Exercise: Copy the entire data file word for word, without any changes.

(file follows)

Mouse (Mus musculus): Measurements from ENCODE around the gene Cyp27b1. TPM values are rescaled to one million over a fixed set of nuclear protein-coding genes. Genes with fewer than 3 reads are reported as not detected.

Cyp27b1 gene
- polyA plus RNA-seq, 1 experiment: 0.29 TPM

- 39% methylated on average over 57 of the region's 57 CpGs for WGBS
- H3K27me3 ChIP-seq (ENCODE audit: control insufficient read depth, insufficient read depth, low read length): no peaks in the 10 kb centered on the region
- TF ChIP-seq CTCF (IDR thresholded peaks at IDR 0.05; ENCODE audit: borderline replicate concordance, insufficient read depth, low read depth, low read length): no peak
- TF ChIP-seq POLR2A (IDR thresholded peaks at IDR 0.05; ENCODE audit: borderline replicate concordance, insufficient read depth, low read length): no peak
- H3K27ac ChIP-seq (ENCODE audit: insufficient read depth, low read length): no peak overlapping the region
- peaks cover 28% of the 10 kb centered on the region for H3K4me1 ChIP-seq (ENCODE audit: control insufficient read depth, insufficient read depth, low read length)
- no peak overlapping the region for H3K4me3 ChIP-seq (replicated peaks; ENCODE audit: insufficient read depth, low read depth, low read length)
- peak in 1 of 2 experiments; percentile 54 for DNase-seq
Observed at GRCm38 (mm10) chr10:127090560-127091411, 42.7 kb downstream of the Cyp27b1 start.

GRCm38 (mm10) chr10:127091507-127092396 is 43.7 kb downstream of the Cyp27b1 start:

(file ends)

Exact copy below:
Mouse (Mus musculus): Measurements from ENCODE around the gene Cyp27b1. TPM values are rescaled to one million over a fixed set of nuclear protein-coding genes. Genes with fewer than 3 reads are reported as not detected.

Cyp27b1 gene
- polyA plus RNA-seq, 1 experiment: 0.29 TPM

- 39% methylated on average over 57 of the region's 57 CpGs for WGBS
- H3K27me3 ChIP-seq (ENCODE audit: control insufficient read depth, insufficient read depth, low read length): no peaks in the 10 kb centered on the region
- TF ChIP-seq CTCF (IDR thresholded peaks at IDR 0.05; ENCODE audit: borderline replicate concordance, insufficient read depth, low read depth, low read length): no peak
- TF ChIP-seq POLR2A (IDR thresholded peaks at IDR 0.05; ENCODE audit: borderline replicate concordance, insufficient read depth, low read length): no peak
- H3K27ac ChIP-seq (ENCODE audit: insufficient read depth, low read length): no peak overlapping the region
- peaks cover 28% of the 10 kb centered on the region for H3K4me1 ChIP-seq (ENCODE audit: control insufficient read depth, insufficient read depth, low read length)
- no peak overlapping the region for H3K4me3 ChIP-seq (replicated peaks; ENCODE audit: insufficient read depth, low read depth, low read length)
- peak in 1 of 2 experiments; percentile 54 for DNase-seq
Observed at GRCm38 (mm10) chr10:127090560-127091411, 42.7 kb downstream of the Cyp27b1 start.

GRCm38 (mm10) chr10:127091507-127092396 is 43.7 kb downstream of the Cyp27b1 start: